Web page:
AN inquiry has been launched into banning the release of sky lanterns from more than 1,000 publicly-owned sites across England’s largest county.

As momentum continues to build behind a long-running campaign by the National Farmers’ Union (NFU) to deter people at events such as weddings from releasing the mini hot-air balloons, North Yorkshire County Council has agreed to examine the best ways of reducing their impact.

Earlier this year, local authorities in Yorkshire and the North-East came under fire after it emerged only a few had taken steps to stop people releasing lanterns on their land. Councils in Yorkshire and the North-East that have already banned the release of sky lanterns on their land include Bradford, Calderdale, East Riding, Hartlepool, Kirklees, Leeds, Northumberland, Selby, South Tyneside, Wakefield and Richmondshire.

While approving its ban on releasing the lanterns at almost 100 sites it owns across one of England’s largest districts last month, Richmondshire council also launched an inquiry into finding the most effective measures to stop people releasing them.

A full meeting of the county council heard more than 200,000 of the lanterns continue to be released each year, partly because many people remain ignorant about the risks they pose.

Councillor Bryn Griffiths said taking action in North Yorkshire was vital as it was predominantly rural, featured two national parks, with fire-prone open moorland, many farm animals and an array of wildlife.

He said: “While they can look pretty and mesmerising, few people are aware of the potentially deadly consequences fallen lanterns can have for animals and the environment.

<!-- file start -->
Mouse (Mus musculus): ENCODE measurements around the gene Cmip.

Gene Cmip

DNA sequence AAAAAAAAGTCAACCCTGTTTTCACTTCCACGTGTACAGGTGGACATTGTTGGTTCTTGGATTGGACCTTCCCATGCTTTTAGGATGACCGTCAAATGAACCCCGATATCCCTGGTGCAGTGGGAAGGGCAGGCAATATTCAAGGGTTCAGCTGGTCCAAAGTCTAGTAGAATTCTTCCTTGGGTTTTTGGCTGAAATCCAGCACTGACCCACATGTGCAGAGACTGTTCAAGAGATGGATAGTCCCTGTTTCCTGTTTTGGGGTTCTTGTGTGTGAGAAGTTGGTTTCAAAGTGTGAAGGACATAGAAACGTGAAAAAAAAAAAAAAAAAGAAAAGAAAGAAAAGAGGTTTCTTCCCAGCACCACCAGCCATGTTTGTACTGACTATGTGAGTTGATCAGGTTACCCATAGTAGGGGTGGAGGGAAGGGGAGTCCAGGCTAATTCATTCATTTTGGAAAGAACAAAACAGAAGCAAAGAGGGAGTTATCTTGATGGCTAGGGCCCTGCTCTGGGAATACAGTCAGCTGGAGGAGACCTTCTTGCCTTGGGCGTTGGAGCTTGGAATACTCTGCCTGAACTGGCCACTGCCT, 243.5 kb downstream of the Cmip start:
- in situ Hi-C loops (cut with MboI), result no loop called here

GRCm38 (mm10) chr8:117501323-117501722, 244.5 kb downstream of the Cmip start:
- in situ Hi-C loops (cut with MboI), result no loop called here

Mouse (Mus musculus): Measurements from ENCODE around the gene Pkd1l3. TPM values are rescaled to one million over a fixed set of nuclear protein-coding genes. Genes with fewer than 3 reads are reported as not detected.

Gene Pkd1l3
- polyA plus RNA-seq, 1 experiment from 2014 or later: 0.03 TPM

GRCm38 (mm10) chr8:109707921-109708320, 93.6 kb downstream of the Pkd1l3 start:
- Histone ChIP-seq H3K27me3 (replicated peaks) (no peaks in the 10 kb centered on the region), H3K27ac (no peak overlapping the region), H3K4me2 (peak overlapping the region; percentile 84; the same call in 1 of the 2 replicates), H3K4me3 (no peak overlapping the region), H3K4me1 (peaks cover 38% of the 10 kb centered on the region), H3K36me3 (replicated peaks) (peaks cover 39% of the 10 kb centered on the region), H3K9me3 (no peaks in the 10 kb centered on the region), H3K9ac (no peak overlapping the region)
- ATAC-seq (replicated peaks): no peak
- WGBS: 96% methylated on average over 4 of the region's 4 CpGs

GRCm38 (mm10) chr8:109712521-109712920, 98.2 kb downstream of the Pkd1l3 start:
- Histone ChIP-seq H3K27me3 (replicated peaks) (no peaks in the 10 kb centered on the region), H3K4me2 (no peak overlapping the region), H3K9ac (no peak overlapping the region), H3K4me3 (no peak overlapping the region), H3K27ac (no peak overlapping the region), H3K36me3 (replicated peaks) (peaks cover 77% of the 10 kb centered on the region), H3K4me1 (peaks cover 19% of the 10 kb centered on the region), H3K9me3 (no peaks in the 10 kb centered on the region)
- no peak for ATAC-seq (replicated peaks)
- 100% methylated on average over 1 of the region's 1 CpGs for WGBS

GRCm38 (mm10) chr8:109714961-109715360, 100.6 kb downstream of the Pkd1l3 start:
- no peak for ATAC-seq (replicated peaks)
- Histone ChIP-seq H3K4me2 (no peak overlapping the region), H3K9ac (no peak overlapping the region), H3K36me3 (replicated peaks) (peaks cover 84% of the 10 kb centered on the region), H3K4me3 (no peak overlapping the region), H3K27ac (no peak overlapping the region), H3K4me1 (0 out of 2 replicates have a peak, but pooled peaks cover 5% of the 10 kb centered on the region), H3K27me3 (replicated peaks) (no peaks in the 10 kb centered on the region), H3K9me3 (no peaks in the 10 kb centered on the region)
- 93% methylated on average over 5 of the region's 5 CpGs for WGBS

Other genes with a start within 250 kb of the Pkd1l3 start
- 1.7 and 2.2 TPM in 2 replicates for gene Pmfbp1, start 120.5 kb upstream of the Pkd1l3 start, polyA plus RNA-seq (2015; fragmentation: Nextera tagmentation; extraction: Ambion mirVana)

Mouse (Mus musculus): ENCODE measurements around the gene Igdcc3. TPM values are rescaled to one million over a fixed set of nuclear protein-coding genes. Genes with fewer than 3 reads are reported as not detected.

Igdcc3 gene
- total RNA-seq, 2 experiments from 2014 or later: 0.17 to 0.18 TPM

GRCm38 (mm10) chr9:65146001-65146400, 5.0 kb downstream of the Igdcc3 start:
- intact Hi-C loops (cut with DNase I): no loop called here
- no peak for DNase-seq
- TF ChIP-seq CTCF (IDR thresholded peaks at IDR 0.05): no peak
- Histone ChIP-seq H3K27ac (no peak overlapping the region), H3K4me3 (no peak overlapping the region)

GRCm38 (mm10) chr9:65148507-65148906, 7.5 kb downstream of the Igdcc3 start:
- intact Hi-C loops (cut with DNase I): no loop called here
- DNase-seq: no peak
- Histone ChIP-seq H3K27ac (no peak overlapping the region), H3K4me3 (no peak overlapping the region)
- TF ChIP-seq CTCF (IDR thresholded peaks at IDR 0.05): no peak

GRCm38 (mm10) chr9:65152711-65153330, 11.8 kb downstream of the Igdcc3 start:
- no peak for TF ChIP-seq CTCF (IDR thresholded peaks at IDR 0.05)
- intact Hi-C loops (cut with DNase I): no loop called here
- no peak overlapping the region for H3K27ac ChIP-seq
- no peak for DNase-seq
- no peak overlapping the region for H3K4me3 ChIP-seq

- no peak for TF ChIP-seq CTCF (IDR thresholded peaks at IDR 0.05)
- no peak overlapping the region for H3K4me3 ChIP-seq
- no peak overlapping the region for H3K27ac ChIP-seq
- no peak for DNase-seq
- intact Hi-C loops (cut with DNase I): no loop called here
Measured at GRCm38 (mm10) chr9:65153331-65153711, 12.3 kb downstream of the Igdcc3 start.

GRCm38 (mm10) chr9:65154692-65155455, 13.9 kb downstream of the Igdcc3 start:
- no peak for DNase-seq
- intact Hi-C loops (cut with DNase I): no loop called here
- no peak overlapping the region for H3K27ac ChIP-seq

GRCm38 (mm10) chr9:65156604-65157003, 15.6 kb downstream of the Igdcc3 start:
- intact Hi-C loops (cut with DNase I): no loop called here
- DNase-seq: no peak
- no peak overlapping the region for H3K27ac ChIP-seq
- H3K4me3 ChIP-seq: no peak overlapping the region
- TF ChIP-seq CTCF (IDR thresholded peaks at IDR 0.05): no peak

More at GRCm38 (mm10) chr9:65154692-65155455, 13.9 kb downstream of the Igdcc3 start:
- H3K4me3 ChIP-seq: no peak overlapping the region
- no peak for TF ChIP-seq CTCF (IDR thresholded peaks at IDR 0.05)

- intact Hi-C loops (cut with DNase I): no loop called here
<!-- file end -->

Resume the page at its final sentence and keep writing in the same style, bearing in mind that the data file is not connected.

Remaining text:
“Sky lanterns have the potential to travel miles from their original release site in an uncontrolled manner before returning to land sometimes still alight.”

The Liberal Democrat member for Stokesley said aside from the fire risk, the lanterns posed a threat to wild animals which could become entangled in their wire frames and could kill animals that eat them.

He told the meeting he hoped the authority would throw its weight behind a long-running campaign by the NFU, which has already seen more than 160 local authorities ban the release of sky lanterns on council-owned land.

Cllr Griffiths said the county council also needed to call on parish and town councils to ban lanterns from being released on their land, as well as work with businesses, communities, landowners and schools to educate people about the dangers.

The authority’s chairman, Cllr Jim Clark, said after he became aware of the strength of feeling about the issue, he decided it needed more careful consideration than a single debate could produce and called on the council’s Corporate and Partnership Scrutiny Committee to investigate the matter.